Papers in the Biological Sciences


Date of this Version



Published in Ecological Monographs, 79(1), 2009, pp. 155–172. Copyright 2009 by the Ecological Society of America. Used by permission.


Understanding the role of consumers in plant population dynamics is important, both conceptually and practically. Yet, while the negative effects of herbivory on plant performance have been well documented, we know much less about how individuallevel damage translates to impacts on population growth or whether spatial variation in herbivory affects patterns of plant distribution. We studied the role of insect herbivory in the dynamics and distribution of the tree cholla cactus (Opuntia imbricata), a long-lived perennial plant, across an elevational gradient in central New Mexico, USA, from low-elevation grassland (1670 m) to a grassland–mountain transition zone (1720 m) to the rocky slopes of the Los Pinos Mountains (1790 m). Tree cholla density increased significantly with elevation, while abundance of and damage by a suite of native, cactus-feeding insects decreased. We combined field experiments and demographic models to test the hypothesis that systematic spatial variation in chronic insect herbivory limits the tree cholla distribution to a subset of suitable habitat across the gradient. Our results support this hypothesis.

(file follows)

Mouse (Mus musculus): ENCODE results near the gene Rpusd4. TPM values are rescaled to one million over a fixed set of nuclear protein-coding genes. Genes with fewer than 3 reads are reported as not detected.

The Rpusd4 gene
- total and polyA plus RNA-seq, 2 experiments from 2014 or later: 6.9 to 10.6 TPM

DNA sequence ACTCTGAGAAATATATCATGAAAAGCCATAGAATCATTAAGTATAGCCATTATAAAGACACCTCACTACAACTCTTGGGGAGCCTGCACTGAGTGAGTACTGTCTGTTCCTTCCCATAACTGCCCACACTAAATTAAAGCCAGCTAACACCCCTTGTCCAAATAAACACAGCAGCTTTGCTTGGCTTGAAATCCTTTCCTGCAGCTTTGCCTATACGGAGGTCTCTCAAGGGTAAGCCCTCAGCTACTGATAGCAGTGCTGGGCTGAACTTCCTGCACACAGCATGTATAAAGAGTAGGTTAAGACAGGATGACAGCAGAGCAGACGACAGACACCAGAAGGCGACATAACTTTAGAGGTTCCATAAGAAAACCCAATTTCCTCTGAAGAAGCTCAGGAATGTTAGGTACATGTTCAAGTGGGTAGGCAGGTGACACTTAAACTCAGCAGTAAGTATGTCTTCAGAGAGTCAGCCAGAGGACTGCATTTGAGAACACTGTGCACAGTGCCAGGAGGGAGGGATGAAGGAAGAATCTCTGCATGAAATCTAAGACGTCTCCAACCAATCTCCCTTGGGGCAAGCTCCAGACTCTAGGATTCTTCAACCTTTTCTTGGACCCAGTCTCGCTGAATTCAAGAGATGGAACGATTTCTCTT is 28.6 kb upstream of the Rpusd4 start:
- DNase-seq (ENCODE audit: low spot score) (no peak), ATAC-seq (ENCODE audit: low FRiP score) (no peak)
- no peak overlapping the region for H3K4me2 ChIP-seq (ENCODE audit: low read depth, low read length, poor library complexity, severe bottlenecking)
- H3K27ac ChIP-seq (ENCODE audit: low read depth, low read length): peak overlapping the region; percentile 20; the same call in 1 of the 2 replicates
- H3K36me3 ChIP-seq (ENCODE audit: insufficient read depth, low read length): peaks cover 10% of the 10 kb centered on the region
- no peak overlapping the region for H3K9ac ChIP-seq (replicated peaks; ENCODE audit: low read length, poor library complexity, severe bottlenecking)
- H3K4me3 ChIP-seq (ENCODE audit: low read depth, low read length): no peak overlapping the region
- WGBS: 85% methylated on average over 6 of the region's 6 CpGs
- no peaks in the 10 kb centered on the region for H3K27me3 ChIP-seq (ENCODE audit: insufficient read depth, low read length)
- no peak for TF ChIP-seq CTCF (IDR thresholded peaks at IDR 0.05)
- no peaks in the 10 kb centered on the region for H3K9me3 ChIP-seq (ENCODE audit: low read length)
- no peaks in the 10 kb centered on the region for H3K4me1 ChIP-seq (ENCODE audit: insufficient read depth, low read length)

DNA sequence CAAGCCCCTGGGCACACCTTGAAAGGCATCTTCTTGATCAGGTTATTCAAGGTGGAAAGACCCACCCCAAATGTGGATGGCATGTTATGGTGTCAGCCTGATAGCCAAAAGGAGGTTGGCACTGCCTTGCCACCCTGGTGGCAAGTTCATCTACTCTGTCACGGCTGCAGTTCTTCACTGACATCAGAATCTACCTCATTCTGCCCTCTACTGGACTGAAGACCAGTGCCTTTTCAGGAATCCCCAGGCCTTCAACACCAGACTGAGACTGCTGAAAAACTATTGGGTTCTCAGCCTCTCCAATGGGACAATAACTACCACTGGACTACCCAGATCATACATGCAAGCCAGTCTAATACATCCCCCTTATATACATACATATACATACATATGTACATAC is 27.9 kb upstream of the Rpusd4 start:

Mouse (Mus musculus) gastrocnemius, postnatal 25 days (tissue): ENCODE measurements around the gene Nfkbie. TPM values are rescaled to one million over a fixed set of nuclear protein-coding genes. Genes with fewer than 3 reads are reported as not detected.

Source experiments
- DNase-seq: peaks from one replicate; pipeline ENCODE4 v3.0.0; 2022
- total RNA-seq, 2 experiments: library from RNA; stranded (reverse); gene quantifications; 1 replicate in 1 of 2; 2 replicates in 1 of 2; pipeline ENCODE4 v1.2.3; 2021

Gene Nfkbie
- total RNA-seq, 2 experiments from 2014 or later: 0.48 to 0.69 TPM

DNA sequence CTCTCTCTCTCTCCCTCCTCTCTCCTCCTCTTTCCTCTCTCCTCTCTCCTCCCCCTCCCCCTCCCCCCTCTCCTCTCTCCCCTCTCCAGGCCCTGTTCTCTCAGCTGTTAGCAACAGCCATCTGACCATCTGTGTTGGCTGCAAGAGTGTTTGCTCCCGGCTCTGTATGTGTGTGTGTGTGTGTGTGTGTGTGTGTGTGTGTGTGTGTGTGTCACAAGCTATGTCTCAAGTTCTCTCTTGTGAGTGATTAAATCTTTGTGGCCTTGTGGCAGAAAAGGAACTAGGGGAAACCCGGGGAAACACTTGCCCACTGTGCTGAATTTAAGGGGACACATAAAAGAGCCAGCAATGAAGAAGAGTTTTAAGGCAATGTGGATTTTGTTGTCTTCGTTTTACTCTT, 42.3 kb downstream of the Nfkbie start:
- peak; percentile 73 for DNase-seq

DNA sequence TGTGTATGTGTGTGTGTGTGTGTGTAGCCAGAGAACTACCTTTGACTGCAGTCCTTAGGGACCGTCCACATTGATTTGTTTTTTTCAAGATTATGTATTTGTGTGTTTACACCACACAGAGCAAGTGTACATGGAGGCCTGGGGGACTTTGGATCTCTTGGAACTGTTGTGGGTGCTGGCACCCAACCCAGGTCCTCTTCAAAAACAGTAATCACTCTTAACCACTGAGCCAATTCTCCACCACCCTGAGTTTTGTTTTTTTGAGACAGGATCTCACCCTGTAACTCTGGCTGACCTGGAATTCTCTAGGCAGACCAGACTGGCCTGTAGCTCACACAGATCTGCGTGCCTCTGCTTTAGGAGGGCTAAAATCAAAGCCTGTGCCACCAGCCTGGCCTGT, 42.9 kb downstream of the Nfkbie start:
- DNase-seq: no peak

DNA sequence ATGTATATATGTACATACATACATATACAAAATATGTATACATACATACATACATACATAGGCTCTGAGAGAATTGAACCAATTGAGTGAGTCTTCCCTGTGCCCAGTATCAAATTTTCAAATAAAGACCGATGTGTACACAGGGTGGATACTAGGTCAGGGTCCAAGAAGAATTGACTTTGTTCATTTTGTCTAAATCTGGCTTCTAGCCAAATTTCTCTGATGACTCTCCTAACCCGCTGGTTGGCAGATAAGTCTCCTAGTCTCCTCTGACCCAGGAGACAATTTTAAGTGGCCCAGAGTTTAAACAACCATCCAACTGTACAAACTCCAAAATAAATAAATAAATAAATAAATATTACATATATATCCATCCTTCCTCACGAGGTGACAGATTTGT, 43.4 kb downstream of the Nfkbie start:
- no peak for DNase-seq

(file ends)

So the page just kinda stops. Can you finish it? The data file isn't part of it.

We found that key demographic functions (survival, growth, fecundity) and the responses of these functions to experimental reductions in insect herbivory varied across the gradient. The effects of insect exclusion on plant growth and seed production were strongest in the low-elevation grassland and decreased in magnitude with increasing elevation. We used the experimental data to parameterize integral projection models (IPM), which predict the asymptotic rate of population increase (λ). The modeling results showed that insect herbivory depressed k and that the magnitude of this effect was context-dependent. The effect of insect herbivory on population growth was strongest at low elevation (Δλlow = 0.095), intermediate at mid elevation (Δλmid = 0.046), and weakest at high elevation (Δλhigh= –0.0089). The total effect of insects on k was due to a combination of reductions in growth and in fecundity and their combination; the relative contribution of each of these effects varied spatially. Our results, generated by experimental demography across a heterogeneous landscape, provide new insights into the role of native consumers in the population dynamics and distribution of abundance of long-lived native plants.

Included in

Life Sciences Commons